As a non-historian writing a history column, I am continually amazed and amused by the Hudson Valley’s varied and colorful past. Not long ago I learned that we were once the Violet Capital of the World, growing and shipping fashion’s most popular petal to all parts of the globe in the late 19th-early 20th centuries. And now I find that this forgotten, delicate industry was preceded by an equally forgotten but much more masculine one.
To me, Iron City meant only the Pittsburgh-brewed beer. The Iron Range was an area in northern Minnesota that produced hard-nosed hockey players. Turns out that both of these are relative latecomers, newbies, tyros. If you want to know about American ironworks, you need only look downstate.
Edward Lenik, an archeologist in Wayne, New Jersey, who literally wrote the book on the area’s iron history (Iron Mine Trails: A History and Hiker’s Guide to the Historic Iron Mines of the New Jersey and New York Highlands; sadly, it’s out of print), says that when the English settled northern New Jersey and southern New York in the 1730s, they began looking for gold and silver. There wasn’t any, but a man named Cornelius Board met some Native Americans who said they knew about some “black rock” in the area. “They showed him outcrops of this rock, which he recognized as iron ore,” Lenik says.
Specifically, it was a mineral called magnetite, an iron oxide which Board knew he could forge into pure iron. So, according to records at the New York State Library, in 1736 Board and a partner named Timothy Ward bought 150 acres of land and formed the Sterling Forge and Furnace Company. They built a bloomery, a furnace used for smelting iron ore. Workers would heat the mineral and beat out all excess material with a hammer, leaving only pure iron behind. They continued this process until 1751, when they constructed their first blast furnace, which heated the magnetite with limestone over a 2,000-degree charcoal fire. The chemical reaction liquefied the iron and separated it from the other materials.
A plaque at the site outlines the history of the furnace
The Sterling works soon began manufacturing ship anchors with their iron, and the business took off. In the 1760s, they also produced such goods as pig and bar iron; cart, wagon, and chair spindles; tea kettles, skillets, and pots. Around this time a man named Peter Townsend became a partner in the company, and under his family’s leadership Sterling prospered during the American Revolution, manufacturing arms and ammunition for Washington’s Continental Army and supplying anchors for Navy warships. In fact, the mine made one item in particular that may have saved the Colonial cause from near certain collapse.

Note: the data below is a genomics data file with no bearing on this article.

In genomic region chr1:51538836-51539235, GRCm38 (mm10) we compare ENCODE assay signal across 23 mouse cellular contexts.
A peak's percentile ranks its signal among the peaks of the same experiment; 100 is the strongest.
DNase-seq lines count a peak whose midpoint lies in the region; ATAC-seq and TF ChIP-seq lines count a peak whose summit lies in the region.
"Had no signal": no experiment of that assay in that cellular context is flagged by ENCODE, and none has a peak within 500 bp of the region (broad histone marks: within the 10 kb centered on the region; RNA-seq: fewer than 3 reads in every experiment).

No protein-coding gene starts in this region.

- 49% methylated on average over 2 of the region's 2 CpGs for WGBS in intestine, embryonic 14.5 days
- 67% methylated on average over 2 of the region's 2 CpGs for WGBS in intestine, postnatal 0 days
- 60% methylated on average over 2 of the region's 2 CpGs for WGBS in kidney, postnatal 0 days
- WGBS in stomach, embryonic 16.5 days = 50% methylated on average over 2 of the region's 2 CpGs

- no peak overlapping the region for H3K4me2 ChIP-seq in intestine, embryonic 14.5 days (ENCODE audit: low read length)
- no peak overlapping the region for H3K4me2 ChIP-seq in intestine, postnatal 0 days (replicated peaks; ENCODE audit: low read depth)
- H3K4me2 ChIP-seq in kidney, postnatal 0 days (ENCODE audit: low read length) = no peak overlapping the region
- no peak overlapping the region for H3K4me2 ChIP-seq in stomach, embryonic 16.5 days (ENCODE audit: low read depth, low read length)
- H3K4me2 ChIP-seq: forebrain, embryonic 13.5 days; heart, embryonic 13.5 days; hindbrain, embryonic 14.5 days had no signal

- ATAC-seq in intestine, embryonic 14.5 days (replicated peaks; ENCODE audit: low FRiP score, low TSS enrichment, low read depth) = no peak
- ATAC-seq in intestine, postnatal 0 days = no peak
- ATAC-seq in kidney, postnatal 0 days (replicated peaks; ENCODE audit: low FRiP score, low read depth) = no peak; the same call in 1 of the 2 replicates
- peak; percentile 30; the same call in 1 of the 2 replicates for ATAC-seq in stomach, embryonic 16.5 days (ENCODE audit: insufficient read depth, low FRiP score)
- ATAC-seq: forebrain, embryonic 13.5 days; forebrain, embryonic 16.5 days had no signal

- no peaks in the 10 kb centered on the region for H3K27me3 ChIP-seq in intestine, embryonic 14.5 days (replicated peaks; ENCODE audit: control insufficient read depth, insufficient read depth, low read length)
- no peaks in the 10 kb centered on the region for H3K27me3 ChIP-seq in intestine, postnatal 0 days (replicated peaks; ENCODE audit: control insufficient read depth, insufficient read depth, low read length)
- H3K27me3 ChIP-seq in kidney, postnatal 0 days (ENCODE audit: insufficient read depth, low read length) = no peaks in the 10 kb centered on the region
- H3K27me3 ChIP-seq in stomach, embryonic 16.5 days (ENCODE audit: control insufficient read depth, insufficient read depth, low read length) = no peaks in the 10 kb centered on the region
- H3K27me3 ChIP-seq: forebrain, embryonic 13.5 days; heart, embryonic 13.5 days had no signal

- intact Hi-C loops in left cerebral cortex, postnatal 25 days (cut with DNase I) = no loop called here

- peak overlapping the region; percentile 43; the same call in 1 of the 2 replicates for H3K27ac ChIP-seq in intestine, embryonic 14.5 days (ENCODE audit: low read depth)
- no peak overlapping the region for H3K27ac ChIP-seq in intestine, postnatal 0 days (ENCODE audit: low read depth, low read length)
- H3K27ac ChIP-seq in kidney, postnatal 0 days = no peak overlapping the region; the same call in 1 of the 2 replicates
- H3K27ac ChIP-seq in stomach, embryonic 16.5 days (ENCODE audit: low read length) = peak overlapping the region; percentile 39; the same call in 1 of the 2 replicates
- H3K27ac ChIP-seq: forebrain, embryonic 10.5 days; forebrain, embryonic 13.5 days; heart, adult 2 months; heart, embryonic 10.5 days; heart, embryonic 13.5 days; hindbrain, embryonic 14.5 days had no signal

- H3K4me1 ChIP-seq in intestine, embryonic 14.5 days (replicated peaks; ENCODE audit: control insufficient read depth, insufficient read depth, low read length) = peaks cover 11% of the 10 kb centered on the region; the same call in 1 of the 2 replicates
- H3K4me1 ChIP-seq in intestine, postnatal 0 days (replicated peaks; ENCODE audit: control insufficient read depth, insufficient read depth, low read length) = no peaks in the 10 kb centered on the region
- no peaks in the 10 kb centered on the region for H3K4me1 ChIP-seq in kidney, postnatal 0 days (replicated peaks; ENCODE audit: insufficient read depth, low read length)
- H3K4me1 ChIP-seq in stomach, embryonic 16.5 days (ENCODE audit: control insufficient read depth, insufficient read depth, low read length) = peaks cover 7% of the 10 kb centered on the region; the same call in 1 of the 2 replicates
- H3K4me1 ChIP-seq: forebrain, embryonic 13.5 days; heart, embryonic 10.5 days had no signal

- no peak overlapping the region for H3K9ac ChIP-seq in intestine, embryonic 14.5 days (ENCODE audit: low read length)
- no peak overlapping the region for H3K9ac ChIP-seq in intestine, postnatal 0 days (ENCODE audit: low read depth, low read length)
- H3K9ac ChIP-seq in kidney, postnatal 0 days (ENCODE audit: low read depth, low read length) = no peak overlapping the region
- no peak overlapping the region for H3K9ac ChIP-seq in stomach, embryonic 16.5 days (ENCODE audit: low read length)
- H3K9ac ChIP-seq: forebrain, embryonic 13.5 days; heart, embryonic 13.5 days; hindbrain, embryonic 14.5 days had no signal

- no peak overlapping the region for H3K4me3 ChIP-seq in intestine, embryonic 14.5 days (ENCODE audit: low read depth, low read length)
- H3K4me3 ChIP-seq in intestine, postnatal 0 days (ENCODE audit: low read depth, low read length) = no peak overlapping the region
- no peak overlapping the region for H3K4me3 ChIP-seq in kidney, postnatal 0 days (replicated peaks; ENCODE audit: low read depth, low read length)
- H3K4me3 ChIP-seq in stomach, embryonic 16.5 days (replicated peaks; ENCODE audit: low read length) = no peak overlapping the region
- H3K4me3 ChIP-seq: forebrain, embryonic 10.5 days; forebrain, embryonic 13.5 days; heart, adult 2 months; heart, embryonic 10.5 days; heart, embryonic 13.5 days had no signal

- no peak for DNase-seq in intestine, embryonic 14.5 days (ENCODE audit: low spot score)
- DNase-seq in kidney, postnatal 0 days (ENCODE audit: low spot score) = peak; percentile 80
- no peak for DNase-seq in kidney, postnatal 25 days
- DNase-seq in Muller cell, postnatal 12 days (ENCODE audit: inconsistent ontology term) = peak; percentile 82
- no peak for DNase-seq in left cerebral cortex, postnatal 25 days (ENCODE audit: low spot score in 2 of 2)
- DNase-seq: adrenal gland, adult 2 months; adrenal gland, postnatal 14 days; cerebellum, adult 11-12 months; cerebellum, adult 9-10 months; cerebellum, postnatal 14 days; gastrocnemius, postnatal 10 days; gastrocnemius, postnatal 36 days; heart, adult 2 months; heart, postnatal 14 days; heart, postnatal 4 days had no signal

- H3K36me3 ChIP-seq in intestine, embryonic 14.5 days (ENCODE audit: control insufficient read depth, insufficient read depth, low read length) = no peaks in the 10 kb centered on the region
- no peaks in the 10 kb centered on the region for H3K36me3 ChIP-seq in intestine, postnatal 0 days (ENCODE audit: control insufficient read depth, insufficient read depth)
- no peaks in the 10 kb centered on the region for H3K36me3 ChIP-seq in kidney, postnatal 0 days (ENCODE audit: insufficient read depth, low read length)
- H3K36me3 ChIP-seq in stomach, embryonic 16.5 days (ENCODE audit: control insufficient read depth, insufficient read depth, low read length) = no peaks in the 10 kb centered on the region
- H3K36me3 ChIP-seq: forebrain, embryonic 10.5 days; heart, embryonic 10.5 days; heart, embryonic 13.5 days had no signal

In February 1778, the Army contracted with Townsend to make an iron chain that was to be placed clear across the Hudson River at West Point. Its purpose was to block British ships from attacking New York City from the north. Townsend’s chain, as it came to be known, was laid in place on April 30, 1778 — and the British never even tried to cross it.
Peter Townsend died in 1783, but the ironworks remained in his family’s possession until the mid-1800s. It was during this period that business boomed — and not just for Sterling. Others explored and dug dozens of mines in the region. “Some were successful, some were not,” Lenik says. But there were two other major mining operations nearby. One was in Ringwood, New Jersey, which operated until 1930; the other was the O’Neil mine in Orange County. All three were full-fledged mining complexes. “The companies built villages and the miners — first the English and later Germans, Irish, and Italians — lived there,” he says. “Workers were paid 81 cents a day at O’Neil in 1870, and you could feed a family on that.”
Remnants of Sterling’s community are still visible. Now known as the Lakeville “ghost town,” foundations from the furnaces, mines, and houses linger along hiking trails. Says Doc Bayne, former environmental educator and historian at Sterling Forest State Park, “They had a company store, buildings for the industry processing, a hotel, and homes. Both management and workers lived there with their families, and some single men who pretty much just lived out in the woods. We do still find old foundations around.”